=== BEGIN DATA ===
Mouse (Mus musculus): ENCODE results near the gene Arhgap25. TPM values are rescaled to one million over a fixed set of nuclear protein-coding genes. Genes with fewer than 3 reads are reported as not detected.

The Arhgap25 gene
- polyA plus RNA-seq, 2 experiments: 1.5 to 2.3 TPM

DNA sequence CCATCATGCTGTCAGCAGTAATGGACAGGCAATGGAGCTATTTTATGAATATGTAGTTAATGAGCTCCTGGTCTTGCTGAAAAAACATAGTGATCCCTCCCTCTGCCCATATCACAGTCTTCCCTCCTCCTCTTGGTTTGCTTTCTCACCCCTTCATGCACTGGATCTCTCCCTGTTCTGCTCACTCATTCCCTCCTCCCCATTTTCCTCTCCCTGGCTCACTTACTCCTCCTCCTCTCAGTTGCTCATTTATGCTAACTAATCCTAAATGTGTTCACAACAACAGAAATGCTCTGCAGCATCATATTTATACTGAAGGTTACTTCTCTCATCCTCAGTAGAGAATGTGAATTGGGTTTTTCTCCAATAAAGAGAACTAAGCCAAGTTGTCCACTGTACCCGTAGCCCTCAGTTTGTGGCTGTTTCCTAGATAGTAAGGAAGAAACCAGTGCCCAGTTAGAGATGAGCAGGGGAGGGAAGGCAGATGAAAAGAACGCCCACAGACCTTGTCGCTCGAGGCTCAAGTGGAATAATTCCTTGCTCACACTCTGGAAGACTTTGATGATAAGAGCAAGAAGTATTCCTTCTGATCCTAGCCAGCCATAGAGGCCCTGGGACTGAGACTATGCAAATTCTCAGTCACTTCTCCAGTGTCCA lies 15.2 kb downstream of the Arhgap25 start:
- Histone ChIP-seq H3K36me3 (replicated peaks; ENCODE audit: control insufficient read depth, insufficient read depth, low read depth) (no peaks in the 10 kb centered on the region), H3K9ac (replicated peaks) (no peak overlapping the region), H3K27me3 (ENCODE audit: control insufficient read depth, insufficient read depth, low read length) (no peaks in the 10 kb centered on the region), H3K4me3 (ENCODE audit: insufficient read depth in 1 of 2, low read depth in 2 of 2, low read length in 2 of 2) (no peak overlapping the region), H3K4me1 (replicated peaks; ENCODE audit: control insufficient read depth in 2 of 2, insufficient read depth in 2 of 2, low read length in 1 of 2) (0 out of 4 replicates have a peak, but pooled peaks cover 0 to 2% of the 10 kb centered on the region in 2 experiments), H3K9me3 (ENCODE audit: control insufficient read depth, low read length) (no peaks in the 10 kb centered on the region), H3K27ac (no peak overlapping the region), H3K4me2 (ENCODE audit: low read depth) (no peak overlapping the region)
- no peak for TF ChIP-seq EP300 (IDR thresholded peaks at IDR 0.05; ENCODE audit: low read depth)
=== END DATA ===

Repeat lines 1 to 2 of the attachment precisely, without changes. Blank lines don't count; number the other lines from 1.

Mouse (Mus musculus): ENCODE results near the gene Arhgap25. TPM values are rescaled to one million over a fixed set of nuclear protein-coding genes. Genes with fewer than 3 reads are reported as not detected.

The Arhgap25 gene